Without fear, regret, or guilt

Through trial and error, I have come to the conclusion that I want to pursue activities where I feel alive, connected, creative, and capable. I am lucky because I’ve found pursuits that meet that criteria, including blogging, working in clay, playing the ukulele, and so on.

My decision means that I don’t have to pursue activities where I feel unable and uninspired, even if those activities are good for me. I tried yoga for several months. I so wanted it to work out for health, flexibility, and body awareness. I went once or twice a week, but it was such a struggle. I finally decided not to return—a difficult decision.

By giving myself permission to discontinue activities, I don’t mean that I shouldn’t push through discomfort. I had fun harmonizing at ukulele sing-alongs (read more about my ukulele obsession), so I decided to register for a harmony singing class. I was so excited! But the first class was uncomfortable—we jumped right in without introduction. I was definitely swimming upstream. By the end of the session, I felt alone and disheartened, unsure if I would return.

As I examined why I felt the way I did, I realized that I had expected someone else to make me comfortable, which wasn’t very realistic. I decided to attend the class again (things are always changing, right?). At the next session, my classmates were friendly, the teacher was welcoming, songs were fun to sing—an all-around 180-degree turnaround. I believe, though, that my transformed attitude—a willingness to reach out and join in—was the biggest game changer. At the same time, if it hadn’t worked out, I could quit without fear, regret, or guilt, knowing that I had given my best try.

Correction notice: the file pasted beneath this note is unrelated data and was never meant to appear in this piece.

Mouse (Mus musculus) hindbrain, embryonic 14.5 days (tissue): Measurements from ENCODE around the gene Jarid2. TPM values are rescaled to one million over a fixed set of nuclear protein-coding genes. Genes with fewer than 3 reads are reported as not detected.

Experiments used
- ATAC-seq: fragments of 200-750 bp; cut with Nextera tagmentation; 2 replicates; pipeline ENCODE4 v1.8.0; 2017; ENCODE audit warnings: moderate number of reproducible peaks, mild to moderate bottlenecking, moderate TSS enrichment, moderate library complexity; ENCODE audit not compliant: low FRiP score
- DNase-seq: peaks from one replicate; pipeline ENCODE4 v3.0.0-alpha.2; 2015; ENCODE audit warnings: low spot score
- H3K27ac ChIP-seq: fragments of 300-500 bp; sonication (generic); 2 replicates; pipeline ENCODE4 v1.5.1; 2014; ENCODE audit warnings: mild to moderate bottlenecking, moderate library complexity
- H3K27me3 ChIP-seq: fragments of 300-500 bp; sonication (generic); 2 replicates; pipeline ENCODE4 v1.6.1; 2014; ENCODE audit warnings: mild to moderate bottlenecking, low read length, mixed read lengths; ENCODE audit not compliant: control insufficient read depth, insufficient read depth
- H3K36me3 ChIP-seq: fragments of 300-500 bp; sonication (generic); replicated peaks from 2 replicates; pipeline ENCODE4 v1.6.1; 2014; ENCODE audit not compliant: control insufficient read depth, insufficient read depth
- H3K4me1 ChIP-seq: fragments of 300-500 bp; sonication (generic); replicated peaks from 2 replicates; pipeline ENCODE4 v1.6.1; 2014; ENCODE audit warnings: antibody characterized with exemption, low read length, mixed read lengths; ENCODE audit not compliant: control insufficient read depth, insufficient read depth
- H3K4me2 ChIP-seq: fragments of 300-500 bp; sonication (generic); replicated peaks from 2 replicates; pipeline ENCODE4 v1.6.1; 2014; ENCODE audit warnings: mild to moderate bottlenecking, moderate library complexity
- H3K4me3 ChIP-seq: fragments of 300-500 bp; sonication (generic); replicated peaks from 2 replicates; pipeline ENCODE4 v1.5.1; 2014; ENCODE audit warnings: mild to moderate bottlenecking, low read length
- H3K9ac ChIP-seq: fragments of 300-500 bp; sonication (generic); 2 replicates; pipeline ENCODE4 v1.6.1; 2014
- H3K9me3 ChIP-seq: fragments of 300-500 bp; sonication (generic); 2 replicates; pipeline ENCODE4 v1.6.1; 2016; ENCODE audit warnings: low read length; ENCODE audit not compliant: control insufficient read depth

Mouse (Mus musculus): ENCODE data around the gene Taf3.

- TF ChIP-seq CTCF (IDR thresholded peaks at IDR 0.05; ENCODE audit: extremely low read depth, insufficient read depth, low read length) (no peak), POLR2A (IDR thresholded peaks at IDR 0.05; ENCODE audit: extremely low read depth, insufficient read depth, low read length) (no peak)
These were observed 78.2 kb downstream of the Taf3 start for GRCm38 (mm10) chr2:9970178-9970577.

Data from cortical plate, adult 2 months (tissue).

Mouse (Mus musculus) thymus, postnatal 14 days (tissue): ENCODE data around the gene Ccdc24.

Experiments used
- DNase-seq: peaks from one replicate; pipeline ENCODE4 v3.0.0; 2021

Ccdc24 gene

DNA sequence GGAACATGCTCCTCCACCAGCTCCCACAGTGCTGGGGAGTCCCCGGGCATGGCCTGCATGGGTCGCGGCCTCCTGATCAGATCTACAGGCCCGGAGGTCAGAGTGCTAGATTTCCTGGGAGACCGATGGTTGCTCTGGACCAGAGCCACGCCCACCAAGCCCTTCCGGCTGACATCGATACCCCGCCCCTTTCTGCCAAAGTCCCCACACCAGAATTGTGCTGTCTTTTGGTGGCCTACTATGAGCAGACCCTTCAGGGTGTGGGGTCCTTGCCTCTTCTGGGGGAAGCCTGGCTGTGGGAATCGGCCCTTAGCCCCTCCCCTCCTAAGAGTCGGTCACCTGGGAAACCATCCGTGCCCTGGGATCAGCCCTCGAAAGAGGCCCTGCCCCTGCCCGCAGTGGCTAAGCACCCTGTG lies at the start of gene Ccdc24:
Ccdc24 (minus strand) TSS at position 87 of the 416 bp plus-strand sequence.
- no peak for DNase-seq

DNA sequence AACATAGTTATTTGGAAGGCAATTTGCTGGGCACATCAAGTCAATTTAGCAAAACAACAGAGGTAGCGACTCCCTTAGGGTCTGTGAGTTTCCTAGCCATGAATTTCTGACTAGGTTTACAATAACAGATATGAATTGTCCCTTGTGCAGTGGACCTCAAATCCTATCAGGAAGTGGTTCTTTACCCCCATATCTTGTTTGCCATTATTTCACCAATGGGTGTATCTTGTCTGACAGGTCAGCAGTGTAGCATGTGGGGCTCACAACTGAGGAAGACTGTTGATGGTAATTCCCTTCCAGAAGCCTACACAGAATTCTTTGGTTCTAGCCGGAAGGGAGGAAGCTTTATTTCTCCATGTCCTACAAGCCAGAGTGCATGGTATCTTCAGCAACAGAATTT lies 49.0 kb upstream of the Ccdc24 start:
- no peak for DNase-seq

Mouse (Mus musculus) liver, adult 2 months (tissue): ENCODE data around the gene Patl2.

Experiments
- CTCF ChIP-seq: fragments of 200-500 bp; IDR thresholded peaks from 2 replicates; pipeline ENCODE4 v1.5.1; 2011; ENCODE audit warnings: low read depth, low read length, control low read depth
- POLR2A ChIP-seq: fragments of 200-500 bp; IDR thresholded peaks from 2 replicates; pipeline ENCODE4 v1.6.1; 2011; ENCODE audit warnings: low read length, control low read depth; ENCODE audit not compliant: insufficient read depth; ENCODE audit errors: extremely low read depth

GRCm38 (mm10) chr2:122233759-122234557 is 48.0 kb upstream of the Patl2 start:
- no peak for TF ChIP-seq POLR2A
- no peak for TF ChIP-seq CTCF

So once again, life appears to be about doing what we can with an open, loving attitude—toward others and toward ourselves. With that in mind, my hope is that I can make choices and decisions about what works and doesn’t work without fear, regret, or guilt.

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6 thoughts on “Without fear, regret, or guilt

      • Yes, that would be fun. I’m deeply involved in a couple of work projects right now–wait, now I must ask if they make me feel alive, connected, creative, and capable, or unable and uninspired . . . yes, more of the former and less of the latter for sure; but interestingly I observe: too much of anything can be depleting (more lessons)–let me get through them a bit and we’ll stum and slum.

      • Thanks for the chuckle and the good points. Bark when you can break away for a bite with or without busking.

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  1. It takes courage to discontinue something that we’ve decided to do and doesn’t give us the satisfaction we expected or need. I think it takes more courage to stop because there’s always that hope that if I just try a little harder it will work out, and the nagging fear that I gave up too soon.

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